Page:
The availability of funding for small businesses is essential to keeping local economies afloat. In a 2019 Forbes article, writer Nish Acharya notes: “Across America, cities, states, and regions have spent the last decade transforming their economic development strategies to emphasize local entrepreneurship, university partnerships, and local small business support.”
That kind of activity extends to credit unions, too.
“We have been providing small business loans to the community for more than 20 years,” says Dan Smithson, CEO of Star USA Federal Credit Union ($158.7M, Charleston, WV). “We know firsthand the role these businesses play in our local economy.”
Indeed, small businesses play a critical role in local economies. Unfortunately, the coronavirus pandemic has forced businesses to close for health and safety concerns, throwing into flux the future of companies, jobs, livelihoods, and communities.
“Small businesses, specifically Main Street businesses that are often overlooked by larger financial institutions, need and want commercial services,” says Tim Verreault, executive vice president and chief operating officer of Evergreen Credit Union ($331.4, Portland, ME). “We pride ourselves more for being a valued resource for Main Street businesses than we do for being the largest credit union producer of PPP loans in Maine.”
To combat the potential long-term deleterious effects of the virus on the American economy, U.S. lawmakers passed the Coronavirus Aid, Relief, and Economic Security (CARES) Act in March 2020. The act established a $659 billion fund to provide business loans to cover staffing and other costs. The Paycheck Protection Program promised necessary funding for small business, and credit unions worked long hours to ensure their business members could tap into that assistance.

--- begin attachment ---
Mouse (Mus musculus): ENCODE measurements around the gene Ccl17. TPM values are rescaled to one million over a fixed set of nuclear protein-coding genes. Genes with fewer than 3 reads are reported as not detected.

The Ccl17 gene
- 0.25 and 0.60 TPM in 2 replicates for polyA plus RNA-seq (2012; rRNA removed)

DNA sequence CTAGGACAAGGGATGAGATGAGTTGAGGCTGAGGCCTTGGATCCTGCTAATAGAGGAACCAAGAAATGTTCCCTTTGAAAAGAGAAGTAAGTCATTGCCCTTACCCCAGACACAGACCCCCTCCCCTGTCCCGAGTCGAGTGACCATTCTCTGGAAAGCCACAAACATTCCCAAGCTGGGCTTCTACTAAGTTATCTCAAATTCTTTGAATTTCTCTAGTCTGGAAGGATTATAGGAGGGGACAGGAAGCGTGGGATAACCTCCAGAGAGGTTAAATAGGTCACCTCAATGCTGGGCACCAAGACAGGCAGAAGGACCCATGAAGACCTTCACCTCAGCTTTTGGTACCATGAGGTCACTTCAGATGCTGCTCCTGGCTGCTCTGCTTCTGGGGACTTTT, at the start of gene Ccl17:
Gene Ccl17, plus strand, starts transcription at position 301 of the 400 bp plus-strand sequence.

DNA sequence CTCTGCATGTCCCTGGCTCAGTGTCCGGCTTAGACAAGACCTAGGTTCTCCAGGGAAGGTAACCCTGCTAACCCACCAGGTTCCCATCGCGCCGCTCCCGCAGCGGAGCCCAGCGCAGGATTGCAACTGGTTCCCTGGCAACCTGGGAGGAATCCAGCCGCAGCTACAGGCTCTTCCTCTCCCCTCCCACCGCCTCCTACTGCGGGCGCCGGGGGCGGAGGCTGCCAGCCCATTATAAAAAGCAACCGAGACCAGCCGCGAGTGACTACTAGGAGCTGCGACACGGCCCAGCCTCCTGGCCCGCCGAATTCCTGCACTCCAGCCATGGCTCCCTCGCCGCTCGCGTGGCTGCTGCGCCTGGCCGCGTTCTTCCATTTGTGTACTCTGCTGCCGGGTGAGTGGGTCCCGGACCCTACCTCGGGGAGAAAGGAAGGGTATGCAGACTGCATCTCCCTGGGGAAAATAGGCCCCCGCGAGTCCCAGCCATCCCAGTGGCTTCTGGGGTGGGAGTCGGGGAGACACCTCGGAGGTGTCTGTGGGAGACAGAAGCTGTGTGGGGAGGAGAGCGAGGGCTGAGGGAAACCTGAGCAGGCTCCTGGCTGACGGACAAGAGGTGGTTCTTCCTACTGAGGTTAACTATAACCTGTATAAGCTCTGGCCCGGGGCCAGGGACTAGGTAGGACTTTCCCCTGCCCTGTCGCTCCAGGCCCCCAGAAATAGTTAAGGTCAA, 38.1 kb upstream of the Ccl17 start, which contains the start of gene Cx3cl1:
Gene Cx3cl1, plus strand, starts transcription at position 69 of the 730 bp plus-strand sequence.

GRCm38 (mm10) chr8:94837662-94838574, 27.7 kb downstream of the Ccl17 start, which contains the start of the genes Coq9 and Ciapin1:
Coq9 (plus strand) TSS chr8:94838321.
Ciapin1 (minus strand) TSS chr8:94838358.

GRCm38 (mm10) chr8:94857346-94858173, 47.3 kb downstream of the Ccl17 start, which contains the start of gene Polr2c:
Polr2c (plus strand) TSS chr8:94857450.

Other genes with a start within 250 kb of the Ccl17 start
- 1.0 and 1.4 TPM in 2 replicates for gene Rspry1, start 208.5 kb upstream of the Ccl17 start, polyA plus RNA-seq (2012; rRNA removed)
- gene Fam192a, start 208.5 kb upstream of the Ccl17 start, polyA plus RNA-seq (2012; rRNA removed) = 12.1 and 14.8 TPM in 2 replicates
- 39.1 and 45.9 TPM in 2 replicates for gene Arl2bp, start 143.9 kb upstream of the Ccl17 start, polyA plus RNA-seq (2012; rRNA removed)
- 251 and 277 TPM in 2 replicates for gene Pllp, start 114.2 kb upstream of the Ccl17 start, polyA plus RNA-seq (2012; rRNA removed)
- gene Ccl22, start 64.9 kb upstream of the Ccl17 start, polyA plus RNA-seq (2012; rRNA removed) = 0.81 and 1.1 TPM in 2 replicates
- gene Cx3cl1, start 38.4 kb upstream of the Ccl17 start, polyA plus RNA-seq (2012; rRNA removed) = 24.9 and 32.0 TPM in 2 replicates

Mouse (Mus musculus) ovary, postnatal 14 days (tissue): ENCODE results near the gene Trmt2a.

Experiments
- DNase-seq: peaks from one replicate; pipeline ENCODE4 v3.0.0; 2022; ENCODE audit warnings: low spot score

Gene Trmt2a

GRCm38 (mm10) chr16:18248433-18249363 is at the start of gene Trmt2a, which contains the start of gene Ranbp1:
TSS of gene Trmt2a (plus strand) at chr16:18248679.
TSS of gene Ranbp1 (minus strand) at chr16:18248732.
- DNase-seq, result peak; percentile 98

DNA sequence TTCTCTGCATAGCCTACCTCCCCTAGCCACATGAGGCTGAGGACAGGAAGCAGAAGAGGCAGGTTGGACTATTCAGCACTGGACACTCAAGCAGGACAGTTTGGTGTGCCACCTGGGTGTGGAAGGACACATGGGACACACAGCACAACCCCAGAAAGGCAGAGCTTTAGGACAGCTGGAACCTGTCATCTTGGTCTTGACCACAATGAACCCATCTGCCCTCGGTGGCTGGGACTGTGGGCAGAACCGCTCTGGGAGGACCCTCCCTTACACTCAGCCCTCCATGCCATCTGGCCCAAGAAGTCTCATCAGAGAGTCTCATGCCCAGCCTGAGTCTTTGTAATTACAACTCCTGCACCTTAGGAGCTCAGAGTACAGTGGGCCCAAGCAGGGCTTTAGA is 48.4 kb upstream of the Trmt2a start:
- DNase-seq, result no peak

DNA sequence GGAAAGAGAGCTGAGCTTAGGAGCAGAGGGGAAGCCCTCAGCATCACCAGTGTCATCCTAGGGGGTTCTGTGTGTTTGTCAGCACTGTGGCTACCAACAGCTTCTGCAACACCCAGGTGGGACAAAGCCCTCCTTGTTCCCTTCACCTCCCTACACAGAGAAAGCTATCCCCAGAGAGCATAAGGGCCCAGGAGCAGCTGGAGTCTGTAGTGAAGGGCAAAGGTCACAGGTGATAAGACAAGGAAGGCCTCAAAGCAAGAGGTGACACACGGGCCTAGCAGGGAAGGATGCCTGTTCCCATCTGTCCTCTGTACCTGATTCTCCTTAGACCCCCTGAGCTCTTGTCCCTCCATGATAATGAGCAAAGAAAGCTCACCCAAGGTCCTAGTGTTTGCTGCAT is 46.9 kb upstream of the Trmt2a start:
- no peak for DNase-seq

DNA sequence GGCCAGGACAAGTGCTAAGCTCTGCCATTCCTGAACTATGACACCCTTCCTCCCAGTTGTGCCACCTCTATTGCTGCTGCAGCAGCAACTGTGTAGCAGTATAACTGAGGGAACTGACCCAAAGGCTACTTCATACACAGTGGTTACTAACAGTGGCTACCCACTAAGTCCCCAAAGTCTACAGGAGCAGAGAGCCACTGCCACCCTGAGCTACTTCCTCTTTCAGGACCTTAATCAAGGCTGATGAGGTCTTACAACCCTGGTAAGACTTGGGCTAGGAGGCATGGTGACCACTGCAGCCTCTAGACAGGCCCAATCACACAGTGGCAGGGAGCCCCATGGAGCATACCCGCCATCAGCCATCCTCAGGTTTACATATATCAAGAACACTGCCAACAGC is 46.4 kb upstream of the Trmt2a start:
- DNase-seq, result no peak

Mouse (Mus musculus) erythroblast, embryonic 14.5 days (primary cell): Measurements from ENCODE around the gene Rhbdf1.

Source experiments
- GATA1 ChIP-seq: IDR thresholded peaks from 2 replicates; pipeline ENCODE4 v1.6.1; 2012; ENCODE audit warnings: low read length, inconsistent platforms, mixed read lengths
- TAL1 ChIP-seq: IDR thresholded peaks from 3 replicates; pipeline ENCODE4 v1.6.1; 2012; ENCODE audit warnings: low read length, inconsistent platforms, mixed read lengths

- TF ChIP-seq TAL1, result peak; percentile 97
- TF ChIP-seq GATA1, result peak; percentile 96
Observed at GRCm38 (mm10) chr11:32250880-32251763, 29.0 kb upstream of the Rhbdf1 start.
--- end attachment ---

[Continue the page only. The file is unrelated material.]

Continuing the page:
“Most of the small businesses in our community had nowhere to turn for PPP loans as few lenders here were offering the program,” says Pam Fleuette, CEO of Tidemark Federal Credit Union ($301.4M, Seaford, DE), a cooperative that serves rural areas, small towns, and a resort area on Delaware’s eastern coast. “If their financial institution did offer the program, when they applied, they never got a response. We were able to turn applications around in one or two days.”
Now, as PPP loans start to enter the forgiveness stage, credit unions must pivot from originating loans to educating borrowers about the various requirements to receive forgiveness.
“We stand ready to provide additional assistance as needed,” says Charles Friederichs, CEO of Central Minnesota Credit Union ($1.2B, Melrose, MN).
On July 6, the Treasury Department released data that shows the full scope of the Paycheck Protection Program. In a previous post, Callahan & Associates looked at the number of jobs saved by credit union PPP efforts. In the table below, the firm drills down further to uncover the credit union PPP leaders according to total number of loans made to borrowers in a given state.
How do you compare?